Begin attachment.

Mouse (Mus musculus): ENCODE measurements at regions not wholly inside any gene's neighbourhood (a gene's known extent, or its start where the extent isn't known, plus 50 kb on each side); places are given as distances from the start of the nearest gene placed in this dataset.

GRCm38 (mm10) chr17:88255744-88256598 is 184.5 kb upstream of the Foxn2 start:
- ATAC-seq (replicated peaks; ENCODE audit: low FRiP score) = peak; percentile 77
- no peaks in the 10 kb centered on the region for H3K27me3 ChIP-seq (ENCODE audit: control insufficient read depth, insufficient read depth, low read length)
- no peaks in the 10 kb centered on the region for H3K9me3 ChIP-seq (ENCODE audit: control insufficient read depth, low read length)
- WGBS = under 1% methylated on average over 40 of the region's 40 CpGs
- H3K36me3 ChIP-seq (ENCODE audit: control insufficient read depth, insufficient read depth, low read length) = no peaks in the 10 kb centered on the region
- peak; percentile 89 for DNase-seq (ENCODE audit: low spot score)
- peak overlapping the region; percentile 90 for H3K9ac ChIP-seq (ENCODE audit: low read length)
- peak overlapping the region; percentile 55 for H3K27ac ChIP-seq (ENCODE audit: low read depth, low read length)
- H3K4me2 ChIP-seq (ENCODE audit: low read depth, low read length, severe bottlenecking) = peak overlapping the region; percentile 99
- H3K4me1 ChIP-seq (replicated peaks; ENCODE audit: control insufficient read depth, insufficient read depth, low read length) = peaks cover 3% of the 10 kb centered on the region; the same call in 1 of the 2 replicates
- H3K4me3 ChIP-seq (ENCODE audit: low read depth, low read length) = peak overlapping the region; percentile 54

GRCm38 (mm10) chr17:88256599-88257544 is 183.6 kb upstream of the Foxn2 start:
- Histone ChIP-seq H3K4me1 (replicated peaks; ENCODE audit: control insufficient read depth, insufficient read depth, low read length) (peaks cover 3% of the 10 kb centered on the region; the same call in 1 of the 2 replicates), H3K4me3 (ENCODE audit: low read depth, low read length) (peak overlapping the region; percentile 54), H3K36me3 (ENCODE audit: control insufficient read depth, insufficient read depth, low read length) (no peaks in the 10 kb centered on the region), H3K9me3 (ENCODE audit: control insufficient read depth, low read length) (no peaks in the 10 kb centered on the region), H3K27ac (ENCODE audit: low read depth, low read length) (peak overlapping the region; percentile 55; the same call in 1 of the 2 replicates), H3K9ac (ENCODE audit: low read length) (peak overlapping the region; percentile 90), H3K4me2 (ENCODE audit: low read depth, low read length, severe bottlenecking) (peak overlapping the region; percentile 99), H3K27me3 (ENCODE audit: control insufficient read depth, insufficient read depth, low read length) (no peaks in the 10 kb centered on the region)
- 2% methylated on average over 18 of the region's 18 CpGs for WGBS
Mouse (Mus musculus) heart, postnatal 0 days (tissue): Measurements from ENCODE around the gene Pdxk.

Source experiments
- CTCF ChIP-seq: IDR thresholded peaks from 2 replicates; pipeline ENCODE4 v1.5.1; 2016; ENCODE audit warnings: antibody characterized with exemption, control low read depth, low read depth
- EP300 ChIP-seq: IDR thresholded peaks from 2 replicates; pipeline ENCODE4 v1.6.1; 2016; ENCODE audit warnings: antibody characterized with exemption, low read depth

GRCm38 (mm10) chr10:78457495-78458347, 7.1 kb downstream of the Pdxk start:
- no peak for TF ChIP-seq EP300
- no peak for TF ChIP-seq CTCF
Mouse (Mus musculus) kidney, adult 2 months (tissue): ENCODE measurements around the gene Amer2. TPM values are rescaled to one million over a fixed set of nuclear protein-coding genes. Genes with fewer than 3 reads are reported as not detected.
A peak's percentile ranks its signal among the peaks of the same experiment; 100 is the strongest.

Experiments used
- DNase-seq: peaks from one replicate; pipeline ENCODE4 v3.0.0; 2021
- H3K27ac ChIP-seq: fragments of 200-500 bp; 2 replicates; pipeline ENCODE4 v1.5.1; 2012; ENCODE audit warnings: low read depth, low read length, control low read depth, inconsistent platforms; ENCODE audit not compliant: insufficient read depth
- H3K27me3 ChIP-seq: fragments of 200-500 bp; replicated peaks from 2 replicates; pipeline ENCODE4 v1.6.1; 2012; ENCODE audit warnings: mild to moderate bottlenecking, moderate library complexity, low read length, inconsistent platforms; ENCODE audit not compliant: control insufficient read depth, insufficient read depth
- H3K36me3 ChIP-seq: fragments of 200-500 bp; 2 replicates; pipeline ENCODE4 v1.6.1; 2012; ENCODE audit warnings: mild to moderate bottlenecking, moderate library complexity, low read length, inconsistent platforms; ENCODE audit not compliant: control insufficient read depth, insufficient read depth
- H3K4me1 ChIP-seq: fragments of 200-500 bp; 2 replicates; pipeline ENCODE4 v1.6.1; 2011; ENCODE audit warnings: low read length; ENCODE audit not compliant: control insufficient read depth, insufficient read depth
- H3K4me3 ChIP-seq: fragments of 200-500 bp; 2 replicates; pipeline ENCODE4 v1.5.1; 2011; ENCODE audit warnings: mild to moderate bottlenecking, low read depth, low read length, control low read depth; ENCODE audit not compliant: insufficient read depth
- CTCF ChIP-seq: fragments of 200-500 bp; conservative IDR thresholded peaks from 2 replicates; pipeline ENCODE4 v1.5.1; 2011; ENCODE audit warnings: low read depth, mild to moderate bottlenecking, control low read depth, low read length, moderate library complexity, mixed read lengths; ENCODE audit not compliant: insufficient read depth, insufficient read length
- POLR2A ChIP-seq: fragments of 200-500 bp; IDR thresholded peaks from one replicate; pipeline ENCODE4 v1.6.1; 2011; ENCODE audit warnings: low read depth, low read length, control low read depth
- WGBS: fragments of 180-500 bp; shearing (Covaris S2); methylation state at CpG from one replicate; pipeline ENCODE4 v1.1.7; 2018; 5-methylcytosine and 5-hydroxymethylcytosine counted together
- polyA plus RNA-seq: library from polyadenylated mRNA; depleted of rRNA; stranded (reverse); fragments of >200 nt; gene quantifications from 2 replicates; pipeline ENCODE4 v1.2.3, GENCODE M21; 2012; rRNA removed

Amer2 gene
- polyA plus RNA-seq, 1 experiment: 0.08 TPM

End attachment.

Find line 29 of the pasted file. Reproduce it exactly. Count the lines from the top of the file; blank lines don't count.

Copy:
- H3K27me3 ChIP-seq: fragments of 200-500 bp; replicated peaks from 2 replicates; pipeline ENCODE4 v1.6.1; 2012; ENCODE audit warnings: mild to moderate bottlenecking, moderate library complexity, low read length, inconsistent platforms; ENCODE audit not compliant: control insufficient read depth, insufficient read depth